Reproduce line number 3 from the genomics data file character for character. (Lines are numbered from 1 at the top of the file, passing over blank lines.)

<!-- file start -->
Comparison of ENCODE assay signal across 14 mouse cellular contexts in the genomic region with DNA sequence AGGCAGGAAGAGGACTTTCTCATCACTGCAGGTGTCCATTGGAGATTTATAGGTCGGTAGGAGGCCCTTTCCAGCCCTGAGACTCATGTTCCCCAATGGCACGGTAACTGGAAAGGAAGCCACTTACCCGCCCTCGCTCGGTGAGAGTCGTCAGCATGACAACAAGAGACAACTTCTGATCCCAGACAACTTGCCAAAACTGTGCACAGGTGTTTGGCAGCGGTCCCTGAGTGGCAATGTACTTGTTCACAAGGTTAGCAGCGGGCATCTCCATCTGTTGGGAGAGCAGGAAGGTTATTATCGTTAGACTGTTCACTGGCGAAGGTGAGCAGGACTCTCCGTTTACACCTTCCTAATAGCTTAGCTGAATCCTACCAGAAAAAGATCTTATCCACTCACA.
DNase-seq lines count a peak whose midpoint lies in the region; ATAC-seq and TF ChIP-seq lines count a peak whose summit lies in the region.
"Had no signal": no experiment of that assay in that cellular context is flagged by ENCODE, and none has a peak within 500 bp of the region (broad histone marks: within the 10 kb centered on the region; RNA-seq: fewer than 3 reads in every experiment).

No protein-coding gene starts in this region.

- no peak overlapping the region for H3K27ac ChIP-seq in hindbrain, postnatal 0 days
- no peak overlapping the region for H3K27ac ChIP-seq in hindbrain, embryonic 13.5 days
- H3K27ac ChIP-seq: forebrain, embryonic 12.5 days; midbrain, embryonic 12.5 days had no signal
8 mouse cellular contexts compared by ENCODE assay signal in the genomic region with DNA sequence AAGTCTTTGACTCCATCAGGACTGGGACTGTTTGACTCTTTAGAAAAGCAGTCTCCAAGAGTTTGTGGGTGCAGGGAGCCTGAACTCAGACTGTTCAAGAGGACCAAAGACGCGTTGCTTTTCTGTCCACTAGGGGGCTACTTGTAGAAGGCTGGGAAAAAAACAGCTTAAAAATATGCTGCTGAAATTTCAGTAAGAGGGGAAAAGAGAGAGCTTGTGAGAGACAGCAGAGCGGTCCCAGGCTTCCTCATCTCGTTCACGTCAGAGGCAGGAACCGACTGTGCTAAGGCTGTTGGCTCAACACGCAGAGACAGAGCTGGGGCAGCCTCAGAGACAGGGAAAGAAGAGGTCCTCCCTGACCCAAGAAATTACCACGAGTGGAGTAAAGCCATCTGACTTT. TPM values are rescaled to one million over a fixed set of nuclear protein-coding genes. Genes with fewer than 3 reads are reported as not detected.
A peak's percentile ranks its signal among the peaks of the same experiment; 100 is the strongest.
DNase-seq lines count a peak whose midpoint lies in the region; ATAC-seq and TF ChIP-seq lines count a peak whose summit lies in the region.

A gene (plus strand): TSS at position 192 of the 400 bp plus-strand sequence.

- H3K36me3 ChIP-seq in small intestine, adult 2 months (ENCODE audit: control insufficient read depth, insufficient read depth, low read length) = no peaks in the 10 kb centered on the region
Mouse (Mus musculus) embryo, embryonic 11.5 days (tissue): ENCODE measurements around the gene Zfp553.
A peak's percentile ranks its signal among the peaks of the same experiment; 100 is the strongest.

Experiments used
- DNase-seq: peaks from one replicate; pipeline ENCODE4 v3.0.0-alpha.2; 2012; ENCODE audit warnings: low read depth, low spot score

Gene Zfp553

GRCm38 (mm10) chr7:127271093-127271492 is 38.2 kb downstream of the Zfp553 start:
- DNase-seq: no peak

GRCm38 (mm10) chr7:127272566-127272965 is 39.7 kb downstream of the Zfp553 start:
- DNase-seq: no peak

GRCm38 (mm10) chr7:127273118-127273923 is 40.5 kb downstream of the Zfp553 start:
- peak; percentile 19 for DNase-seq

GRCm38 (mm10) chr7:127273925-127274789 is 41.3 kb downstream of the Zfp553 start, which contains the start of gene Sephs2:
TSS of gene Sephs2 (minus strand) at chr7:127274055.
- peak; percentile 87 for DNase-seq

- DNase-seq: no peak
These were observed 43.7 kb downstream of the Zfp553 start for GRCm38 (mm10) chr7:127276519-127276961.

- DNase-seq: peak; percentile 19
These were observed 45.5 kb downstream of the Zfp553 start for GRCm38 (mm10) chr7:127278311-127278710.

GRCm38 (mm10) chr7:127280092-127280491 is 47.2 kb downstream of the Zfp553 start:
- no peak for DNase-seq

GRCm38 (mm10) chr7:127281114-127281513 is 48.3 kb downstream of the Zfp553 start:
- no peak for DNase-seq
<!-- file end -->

"Had no signal": no experiment of that assay in that cellular context is flagged by ENCODE, and none has a peak within 500 bp of the region (broad histone marks: within the 10 kb centered on the region; RNA-seq: fewer than 3 reads in every experiment).